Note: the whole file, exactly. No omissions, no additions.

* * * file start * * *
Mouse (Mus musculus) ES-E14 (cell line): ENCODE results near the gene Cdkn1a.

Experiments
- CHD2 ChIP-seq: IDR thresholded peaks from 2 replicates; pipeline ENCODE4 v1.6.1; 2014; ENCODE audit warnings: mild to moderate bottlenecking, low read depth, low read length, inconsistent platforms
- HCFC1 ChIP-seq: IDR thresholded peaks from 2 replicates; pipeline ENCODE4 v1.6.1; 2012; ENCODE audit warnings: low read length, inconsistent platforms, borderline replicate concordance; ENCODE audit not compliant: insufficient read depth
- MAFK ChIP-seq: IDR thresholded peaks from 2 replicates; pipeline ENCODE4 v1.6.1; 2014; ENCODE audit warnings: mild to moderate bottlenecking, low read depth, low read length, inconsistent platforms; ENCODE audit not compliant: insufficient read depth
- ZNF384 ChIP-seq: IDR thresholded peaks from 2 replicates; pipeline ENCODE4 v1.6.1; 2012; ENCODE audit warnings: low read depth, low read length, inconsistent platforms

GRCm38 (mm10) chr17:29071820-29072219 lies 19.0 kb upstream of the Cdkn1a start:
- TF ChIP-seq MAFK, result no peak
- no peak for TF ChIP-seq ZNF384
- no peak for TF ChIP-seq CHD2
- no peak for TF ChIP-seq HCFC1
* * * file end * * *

Mouse (Mus musculus) ES-E14 (cell line): ENCODE results near the gene Cdkn1a.

Experiments
- CHD2 ChIP-seq: IDR thresholded peaks from 2 replicates; pipeline ENCODE4 v1.6.1; 2014; ENCODE audit warnings: mild to moderate bottlenecking, low read depth, low read length, inconsistent platforms
- HCFC1 ChIP-seq: IDR thresholded peaks from 2 replicates; pipeline ENCODE4 v1.6.1; 2012; ENCODE audit warnings: low read length, inconsistent platforms, borderline replicate concordance; ENCODE audit not compliant: insufficient read depth
- MAFK ChIP-seq: IDR thresholded peaks from 2 replicates; pipeline ENCODE4 v1.6.1; 2014; ENCODE audit warnings: mild to moderate bottlenecking, low read depth, low read length, inconsistent platforms; ENCODE audit not compliant: insufficient read depth
- ZNF384 ChIP-seq: IDR thresholded peaks from 2 replicates; pipeline ENCODE4 v1.6.1; 2012; ENCODE audit warnings: low read depth, low read length, inconsistent platforms

GRCm38 (mm10) chr17:29071820-29072219 lies 19.0 kb upstream of the Cdkn1a start:
- TF ChIP-seq MAFK, result no peak
- no peak for TF ChIP-seq ZNF384
- no peak for TF ChIP-seq CHD2
- no peak for TF ChIP-seq HCFC1